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Home > Dictionary of Science Quotations > Scientist Names Index M > Samuel F. B. Morse Quotes

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Samuel F. B. Morse
(27 Apr 1791 - 2 Apr 1872)

American artist and inventor who is famous for developing the Morse Code (1838) and independently perfecting an electric telegraph (1832-35). He spent the first part of his life as a portrait artist, and did not turn to science until 1832.


Science Quotes by Samuel F. B. Morse (6 quotes)

I have been so constantly under the necessity of watching the movements of the most unprincipled set of pirates I have ever known, that all my time has been occupied in defense, in putting evidence into something like legal shape that I am the inventor of the Electro-Magnetic Telegraph.
From a letter to his brother describing the challenge of defending his patents (19 Apr 1848).
— Samuel F. B. Morse
Samuel F. B. Morse, His Letters and Journals (1914), vol.2, 283.
Science quotes on:  |  Patent (19)  |  Telegraph (25)

It baptised the American telegraph with the name of its Author.
Comment on the choice of a biblical text as the inaugural message.
— Samuel F. B. Morse
Cited in Emma Miller Bolenius, Advanced Lessons in Everyday English (1921), quoting from Francis M. Perry, Four American Inventors.
Science quotes on:  |  Telegraph (25)

My price is five dollars for a miniature on ivory, and I have engaged three or four at that price. My price for profiles is one dollar, and everybody is willing to engage me at that price.
Explaining how as an artist he would create income to pay his debts while at college.
— Samuel F. B. Morse
Letter to his parents (25 Jun 1810). Samuel F.B. Morse: His Letters and Journals (1914), vol. 1, 20.
Science quotes on:  |  Biography (199)

We must raise the salaries of our operators or they will all be taken from us, that is, all that are good for anything. You will recollect that, at the first meeting of the Board of Directors, I took the ground that 'it was our policy to make the office of operator desirable, to pay operators well and make their situation so agreeable that intelligent men and men of character will seek the place and dread to lose it.' I still think so, and, depend upon it, it is the soundest economy to act on this principle.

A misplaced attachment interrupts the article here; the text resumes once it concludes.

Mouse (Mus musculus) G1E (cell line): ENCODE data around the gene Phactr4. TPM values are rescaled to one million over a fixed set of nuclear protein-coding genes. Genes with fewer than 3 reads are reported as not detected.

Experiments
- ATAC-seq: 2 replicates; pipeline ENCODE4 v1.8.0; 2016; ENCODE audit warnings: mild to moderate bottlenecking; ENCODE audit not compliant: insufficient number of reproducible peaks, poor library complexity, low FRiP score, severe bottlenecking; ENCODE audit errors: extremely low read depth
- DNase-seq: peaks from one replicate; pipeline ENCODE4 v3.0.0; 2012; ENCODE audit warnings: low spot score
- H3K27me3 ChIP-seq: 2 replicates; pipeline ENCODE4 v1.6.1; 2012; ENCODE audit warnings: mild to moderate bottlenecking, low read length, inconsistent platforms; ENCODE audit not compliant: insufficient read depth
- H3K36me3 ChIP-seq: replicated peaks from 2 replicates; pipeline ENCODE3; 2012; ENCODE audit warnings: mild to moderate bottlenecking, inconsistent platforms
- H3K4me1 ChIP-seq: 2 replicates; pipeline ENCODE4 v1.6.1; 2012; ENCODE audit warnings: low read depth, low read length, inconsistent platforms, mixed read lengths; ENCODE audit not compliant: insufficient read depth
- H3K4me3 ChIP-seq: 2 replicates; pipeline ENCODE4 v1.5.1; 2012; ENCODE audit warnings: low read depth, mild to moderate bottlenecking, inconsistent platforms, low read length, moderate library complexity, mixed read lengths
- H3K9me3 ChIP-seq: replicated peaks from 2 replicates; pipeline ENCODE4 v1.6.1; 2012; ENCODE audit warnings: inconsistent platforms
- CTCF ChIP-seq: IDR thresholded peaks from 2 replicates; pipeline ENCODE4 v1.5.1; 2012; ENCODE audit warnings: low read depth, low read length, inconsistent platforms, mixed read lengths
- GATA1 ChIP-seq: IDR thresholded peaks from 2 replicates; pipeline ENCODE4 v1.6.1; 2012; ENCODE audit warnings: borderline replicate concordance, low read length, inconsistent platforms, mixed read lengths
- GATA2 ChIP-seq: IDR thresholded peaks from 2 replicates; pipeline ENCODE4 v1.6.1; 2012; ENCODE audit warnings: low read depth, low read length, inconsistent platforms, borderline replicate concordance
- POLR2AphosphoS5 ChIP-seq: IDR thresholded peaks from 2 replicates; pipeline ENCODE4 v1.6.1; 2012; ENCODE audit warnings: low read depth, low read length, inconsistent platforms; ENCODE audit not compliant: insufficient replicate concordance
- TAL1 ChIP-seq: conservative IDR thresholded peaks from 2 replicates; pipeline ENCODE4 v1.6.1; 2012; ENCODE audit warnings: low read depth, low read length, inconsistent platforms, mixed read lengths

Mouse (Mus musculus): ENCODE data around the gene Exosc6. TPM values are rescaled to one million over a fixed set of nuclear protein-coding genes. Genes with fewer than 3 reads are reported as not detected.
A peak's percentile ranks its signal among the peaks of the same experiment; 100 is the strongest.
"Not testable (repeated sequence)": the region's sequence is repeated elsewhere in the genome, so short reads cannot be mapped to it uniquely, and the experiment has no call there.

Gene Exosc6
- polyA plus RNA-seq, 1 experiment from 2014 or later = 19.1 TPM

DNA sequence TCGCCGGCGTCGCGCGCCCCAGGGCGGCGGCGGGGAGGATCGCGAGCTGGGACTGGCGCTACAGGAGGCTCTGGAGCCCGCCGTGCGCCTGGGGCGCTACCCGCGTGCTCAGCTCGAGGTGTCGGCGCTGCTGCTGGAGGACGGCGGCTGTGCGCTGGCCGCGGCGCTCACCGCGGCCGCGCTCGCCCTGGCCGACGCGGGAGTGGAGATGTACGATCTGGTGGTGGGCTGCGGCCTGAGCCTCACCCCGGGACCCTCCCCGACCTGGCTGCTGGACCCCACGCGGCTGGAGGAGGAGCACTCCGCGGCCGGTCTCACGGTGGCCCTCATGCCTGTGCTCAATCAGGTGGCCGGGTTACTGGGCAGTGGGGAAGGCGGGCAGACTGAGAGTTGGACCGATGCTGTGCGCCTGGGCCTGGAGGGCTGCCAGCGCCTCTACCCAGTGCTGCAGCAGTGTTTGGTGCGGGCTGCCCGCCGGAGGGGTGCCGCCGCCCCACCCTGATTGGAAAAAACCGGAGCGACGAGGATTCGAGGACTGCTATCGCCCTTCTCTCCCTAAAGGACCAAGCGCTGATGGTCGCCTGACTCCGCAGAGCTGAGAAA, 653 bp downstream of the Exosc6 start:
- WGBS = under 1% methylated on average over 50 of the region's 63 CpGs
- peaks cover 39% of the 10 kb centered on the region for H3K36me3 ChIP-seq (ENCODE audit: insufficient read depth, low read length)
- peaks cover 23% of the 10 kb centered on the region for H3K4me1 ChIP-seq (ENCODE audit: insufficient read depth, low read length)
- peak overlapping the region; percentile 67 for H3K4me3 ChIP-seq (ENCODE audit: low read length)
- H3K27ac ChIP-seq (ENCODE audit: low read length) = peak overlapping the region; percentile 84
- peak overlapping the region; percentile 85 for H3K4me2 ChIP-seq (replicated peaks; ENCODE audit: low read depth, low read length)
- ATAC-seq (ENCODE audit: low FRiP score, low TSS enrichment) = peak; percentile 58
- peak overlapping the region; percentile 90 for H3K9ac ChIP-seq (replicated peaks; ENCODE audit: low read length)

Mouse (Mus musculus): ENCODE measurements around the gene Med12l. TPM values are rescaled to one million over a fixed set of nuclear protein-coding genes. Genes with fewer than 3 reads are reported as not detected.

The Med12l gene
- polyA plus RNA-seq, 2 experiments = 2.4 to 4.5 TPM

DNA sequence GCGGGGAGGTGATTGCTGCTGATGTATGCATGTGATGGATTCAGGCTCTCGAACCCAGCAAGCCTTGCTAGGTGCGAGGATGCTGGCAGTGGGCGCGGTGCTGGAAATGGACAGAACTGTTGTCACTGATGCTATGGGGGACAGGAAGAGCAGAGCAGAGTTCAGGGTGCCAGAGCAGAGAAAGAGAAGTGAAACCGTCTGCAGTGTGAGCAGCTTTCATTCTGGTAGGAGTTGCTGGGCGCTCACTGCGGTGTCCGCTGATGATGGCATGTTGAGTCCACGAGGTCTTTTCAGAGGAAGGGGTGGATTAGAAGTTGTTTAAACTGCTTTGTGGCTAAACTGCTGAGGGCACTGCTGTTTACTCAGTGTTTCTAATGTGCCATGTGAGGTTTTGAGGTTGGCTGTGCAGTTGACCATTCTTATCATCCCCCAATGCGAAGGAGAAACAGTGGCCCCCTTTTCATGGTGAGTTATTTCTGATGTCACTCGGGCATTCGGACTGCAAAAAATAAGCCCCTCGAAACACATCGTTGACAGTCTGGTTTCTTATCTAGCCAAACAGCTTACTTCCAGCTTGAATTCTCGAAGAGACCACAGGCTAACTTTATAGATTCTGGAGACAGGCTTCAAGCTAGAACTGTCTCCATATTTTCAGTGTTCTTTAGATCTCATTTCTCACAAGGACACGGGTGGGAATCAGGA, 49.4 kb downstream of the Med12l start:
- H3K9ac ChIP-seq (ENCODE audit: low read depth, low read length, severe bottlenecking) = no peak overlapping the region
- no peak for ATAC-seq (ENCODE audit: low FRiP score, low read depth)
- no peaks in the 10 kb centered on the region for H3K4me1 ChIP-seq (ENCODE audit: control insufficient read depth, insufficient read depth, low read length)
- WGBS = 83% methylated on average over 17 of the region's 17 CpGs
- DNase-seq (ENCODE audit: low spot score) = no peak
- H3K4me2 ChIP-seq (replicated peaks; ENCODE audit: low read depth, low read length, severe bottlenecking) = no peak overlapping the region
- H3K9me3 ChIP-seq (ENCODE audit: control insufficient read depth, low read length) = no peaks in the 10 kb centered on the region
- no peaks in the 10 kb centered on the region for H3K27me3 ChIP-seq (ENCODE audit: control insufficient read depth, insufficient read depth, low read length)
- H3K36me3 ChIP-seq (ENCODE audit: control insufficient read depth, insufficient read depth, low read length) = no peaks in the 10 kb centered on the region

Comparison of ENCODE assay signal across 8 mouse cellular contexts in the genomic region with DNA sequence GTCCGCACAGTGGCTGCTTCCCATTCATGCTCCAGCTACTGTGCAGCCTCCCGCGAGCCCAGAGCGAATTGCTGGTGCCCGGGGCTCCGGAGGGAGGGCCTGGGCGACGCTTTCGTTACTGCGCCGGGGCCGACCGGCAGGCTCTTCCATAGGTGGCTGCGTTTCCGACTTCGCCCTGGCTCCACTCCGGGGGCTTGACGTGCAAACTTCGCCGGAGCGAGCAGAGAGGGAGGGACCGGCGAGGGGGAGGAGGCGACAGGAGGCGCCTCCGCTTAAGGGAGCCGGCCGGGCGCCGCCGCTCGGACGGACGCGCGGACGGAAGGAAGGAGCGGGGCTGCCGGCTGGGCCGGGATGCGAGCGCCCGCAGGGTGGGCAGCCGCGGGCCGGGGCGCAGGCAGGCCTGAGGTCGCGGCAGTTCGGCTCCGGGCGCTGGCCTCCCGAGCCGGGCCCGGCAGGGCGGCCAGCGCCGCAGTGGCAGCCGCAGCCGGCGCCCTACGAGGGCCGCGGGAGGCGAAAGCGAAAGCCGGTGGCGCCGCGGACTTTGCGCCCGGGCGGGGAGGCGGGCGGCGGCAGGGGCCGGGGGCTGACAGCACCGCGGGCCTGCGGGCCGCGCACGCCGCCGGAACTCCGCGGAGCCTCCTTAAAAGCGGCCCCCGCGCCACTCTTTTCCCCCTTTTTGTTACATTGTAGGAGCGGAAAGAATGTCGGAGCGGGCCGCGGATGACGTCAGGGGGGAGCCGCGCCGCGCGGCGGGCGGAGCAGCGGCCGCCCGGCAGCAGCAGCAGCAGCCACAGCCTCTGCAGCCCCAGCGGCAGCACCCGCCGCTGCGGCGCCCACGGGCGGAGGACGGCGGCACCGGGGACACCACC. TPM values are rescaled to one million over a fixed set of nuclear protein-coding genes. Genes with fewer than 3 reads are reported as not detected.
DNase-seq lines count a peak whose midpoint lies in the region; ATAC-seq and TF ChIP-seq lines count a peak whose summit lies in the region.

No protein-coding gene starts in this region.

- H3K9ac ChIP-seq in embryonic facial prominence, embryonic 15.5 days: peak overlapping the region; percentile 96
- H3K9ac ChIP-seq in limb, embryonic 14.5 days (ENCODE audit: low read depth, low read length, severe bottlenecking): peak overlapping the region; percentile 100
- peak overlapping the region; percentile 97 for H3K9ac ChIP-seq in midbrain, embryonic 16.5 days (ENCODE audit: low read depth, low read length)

— Samuel F. B. Morse
Letter to T.S. Faxton, one of his lieutenants (15 Mar 1848). Samuel F. B. Morse, His Letters and Journals (1914), vol. 2, 274.
Science quotes on:  |  Biography (199)  |  Telegraph (25)

What God Hath Wrought. Message transmitted to inaugurate the first U.S. telegraph line (24 May 1844). The biblical text, from Numbers, 23:23, was selected by Annie Ellsworth, daughter of the Commissioner of Patents.
— Samuel F. B. Morse
Samuel F. B. Morse, His Letters and Journals (1914), vol. 2, 222.
Science quotes on:  |  Telegraph (25)

[It would not be long] ere the whole surface of this country would be channelled for those nerves which are to diffuse, with the speed of thought, a knowledge of all that is occurring throughout the land, making, in fact, one neighborhood of the whole country.
— Samuel F. B. Morse
Samuel F.B. Morse: His Letters and Journals (1914), vol. 2, 85.
Science quotes on:  |  Telegraph (25)



Quotes by others about Samuel F. B. Morse (2)

I watched his countenance closely, to see if he was not deranged ... and I was assured by other senators after he left the room that they had no confidence in it.
Reminiscence by Oliver Hampton Smith, Senator for Indiana, upon meeting Morse at the demonstration of his telegraph to the U.S. Congress in 1842.
Early Indiana Trials and Sketches (1858), 413
Science quotes on:  |  Invention (174)  |  Telegraph (25)

The privilege is not allowed even to genius in this world to inspect its own elements, and read its own destiny, and it is perhaps well for mankid that it is so. Could we lift the curtain which hides our future lives, and glance hastily at the misfortunes, the vexations, and the disappointments which await us, we should be discouraged from attempting the performance of even of such deeds as are destined eventually to crown us with honor.
In a book of his reminiscenses, Oliver Hampton Smith, years after his first meeting with Morse, described the inventor - who had by then overcome the initial scepticism over his invention, but instead needed to vigorously defend his exclusive right of property in the magnetic telegraph.
Early Indiana Trials and Sketches (1858), 414.
Science quotes on:  |  Genius (92)  |  Telegraph (25)


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